Animal Testing Essay Research Paper Animal Testing

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Animal Testing Essay, Research Paper Animal Testing Using animals for testing is wrong and should be banned. Theyhave rights just as we do. Twenty-four hours a day humans are usingdefenseless animals for cruel and most often useless tests. Theanimals have no way of fighting back. This is why there should be newlaws to protect them. These legislations also need to be enforced moreregularly. Too many criminals get away with murder. Although most labs are run by private companies, oftenexperiments are conducted by public organizations. The US government,Army and Air force in particular, has designed and carried out manyanimal experiments. The purposed experiments were engineered so thatmany animals would suffer and die without any certainty that thissuffering and death would

save a single life, or benefit humans inanyway at all; but the same can be said for tens of thousands of otherexperiments performed in the US each year. Limiting it to justexperiments done on beagles, the following might sock most people: Forinstance, at the Lovelace Foundation, Albuquerque, New Mexico,experimenters forced sixty-four beagles to inhale radioactive Strontium90 as part of a larger ^Fission Product Inhalation Program^ which beganin 1961 and has been paid for by the US Atomic Energy Commission. Inthis experiment Twenty-five of the dogs eventually died. One of thedeaths occurred during an epileptic seizure; another from a brainhemorrhage. Other dogs, before death, became feverish and anemic, losttheir appetites, and had hemorrhages. The experimenters in theirpublished

report, compared their results with that of other experimentsconducted at the University of Utah and the Argonne National Laboratoryin which beagles were injected with Strontium 90. They concluded thatthe dose needed to produce ^early death^ in fifty percent of the samplegroup differed from test to test because the dogs injected withStrontium 90 retain more of the radioactive substance than dogs forcedto inhale it. Also, at the University of Rochester School Of Medicinea group of experimenters put fifty beagles in wooden boxes andirradiated them with different levels of radiation by x-rays.Twenty-one of the dogs died within the first two weeks. Theexperimenters determined the dose at which fifty percent of the animalswill die with ninety-five percent confidence. The irritated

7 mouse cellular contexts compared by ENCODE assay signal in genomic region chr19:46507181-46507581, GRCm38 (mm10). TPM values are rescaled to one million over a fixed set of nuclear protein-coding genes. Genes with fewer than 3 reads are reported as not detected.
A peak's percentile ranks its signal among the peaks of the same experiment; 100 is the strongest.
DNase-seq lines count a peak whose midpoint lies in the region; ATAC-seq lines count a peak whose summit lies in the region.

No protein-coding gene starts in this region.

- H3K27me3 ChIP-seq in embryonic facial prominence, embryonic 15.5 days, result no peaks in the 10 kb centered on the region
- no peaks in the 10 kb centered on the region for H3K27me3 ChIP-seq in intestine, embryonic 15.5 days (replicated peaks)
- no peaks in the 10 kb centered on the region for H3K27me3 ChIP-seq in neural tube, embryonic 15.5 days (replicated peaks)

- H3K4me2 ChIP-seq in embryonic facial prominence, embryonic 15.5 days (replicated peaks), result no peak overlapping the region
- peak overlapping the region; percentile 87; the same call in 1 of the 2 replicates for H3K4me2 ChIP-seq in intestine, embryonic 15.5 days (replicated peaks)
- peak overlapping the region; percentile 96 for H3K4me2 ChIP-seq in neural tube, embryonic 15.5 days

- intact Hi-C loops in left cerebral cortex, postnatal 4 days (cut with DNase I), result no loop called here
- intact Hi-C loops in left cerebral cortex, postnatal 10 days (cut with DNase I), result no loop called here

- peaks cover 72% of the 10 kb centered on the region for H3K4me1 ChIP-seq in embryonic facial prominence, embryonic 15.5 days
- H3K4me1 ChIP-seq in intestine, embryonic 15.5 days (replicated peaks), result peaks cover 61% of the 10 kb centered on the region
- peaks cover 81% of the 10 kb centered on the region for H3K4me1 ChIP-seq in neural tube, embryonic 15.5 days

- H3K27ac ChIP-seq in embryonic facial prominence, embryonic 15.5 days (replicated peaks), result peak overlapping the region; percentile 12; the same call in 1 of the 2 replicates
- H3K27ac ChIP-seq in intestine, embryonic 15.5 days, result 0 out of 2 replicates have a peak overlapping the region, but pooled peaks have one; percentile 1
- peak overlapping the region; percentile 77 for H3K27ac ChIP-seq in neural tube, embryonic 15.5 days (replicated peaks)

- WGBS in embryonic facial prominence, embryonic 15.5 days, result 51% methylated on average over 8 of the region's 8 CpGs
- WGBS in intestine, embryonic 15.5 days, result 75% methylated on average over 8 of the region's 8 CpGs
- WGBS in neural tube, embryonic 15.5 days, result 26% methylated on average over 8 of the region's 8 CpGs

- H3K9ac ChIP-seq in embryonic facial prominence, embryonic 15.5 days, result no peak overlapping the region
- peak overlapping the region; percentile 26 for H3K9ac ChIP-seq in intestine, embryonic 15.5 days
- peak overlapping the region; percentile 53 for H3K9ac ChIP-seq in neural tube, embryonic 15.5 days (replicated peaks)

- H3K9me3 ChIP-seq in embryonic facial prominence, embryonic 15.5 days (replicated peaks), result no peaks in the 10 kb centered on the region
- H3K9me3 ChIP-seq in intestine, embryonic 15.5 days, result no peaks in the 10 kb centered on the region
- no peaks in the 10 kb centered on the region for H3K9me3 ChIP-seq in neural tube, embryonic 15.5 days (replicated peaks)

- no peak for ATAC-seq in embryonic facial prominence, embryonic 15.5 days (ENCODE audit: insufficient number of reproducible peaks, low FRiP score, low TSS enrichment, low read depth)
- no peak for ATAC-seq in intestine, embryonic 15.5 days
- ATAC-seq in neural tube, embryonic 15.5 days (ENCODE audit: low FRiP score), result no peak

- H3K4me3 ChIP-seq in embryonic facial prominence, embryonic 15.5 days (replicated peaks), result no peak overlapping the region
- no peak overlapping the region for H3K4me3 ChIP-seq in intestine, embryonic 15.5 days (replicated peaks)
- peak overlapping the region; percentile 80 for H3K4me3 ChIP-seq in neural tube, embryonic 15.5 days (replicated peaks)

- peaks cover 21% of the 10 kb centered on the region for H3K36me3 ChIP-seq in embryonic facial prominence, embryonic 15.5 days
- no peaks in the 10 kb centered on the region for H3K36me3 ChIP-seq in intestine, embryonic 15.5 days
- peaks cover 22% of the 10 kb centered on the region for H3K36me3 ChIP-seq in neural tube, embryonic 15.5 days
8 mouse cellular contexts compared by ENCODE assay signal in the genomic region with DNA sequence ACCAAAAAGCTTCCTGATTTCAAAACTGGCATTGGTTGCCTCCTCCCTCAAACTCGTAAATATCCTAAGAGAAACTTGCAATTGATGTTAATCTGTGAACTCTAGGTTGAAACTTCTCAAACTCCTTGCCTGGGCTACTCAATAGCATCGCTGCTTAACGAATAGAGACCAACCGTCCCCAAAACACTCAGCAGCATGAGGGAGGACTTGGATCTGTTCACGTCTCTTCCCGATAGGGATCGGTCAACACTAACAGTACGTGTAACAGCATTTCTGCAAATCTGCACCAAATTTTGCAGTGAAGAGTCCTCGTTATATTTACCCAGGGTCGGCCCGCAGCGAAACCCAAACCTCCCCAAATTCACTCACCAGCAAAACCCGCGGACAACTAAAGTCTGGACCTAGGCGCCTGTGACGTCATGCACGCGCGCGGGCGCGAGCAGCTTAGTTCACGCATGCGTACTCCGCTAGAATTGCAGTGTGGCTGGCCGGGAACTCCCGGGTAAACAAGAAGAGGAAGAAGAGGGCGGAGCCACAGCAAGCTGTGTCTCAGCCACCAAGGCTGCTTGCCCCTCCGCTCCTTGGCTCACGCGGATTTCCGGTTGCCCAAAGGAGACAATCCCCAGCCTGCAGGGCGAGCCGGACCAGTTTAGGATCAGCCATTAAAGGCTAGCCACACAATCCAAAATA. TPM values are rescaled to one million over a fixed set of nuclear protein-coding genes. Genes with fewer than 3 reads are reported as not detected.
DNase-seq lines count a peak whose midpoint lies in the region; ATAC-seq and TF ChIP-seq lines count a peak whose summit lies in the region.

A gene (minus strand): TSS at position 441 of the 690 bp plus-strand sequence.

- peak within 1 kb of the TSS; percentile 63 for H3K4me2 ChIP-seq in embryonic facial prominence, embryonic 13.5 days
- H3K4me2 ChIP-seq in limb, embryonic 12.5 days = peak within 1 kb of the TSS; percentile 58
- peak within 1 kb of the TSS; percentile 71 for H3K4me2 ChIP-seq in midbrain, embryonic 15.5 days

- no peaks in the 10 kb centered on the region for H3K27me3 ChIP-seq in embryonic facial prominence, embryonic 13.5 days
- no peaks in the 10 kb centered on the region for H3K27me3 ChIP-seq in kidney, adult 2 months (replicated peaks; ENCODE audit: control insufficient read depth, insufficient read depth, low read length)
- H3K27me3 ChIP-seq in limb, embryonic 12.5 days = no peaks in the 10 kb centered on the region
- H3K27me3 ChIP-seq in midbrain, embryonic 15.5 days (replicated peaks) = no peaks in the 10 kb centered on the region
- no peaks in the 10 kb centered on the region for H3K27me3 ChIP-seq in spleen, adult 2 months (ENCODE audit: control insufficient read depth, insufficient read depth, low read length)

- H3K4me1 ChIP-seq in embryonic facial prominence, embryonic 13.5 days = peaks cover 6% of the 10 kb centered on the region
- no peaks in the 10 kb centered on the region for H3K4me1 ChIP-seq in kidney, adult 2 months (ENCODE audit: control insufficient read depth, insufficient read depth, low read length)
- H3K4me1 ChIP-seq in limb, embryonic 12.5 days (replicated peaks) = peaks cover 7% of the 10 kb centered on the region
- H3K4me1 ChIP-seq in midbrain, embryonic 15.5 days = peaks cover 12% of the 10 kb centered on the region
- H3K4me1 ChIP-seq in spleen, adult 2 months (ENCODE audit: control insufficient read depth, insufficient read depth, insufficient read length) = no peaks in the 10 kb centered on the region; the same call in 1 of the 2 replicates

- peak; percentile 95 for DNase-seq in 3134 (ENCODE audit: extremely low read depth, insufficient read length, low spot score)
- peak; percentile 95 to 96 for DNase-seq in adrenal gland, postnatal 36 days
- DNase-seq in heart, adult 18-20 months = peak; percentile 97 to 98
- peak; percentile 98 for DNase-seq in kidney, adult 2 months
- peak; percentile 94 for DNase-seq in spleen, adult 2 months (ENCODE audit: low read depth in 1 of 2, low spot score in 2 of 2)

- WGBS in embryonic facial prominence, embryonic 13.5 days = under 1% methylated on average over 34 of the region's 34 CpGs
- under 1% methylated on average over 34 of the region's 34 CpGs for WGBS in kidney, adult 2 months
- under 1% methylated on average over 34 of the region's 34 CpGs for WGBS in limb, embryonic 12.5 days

dogsvomited, had diarrhea, and lost their appetites. Later, theyhemorrhaged from the mouth, nose, and eyes. In their report, theexperimenters compared their experiment to others of the same naturethat each used around seven hundred dogs. The experimenters said thatthe injuries produced in their own experiment were ^Typical of thosedescribed for the dog^ (Singer 30). Similarly, experimenters for theUS Food and Drug Administration gave thirty beagles and thirty pigslarge amounts of Methoxychlor (a pesticide) in their food, seven days aweek for six months, ^In order to insure tissue damage^ (30). Withineight weeks, eleven dogs exhibited signs of ^abnormal behavior^including nervousness, salivation, muscle spasms, and convolutions.Dogs in convultions breathed as rapidly as two

hundred times a minutebefore they passed out from lack of oxygen. Upon recovery from anepisode of convulsions and collapse, the dogs were uncoordinated,apparently blind, and any stimulus such as dropping a feeding pan,squirting water, or touching the animals initiated another convulsion.After further experimentation on an additional twenty beagles, theexperimenters concluded that massive daily doses of Methoxychlorproduce different effects in dogs from those produced in pigs. Thesethree examples should be enough to show that the Air force beagleexperiments were in no way exceptional. Note that all of theseexperiments, according to the experimenters^ own reports, obviouslycaused the animals to suffer considerably before dying. No steps weretaken to prevent this suffering, even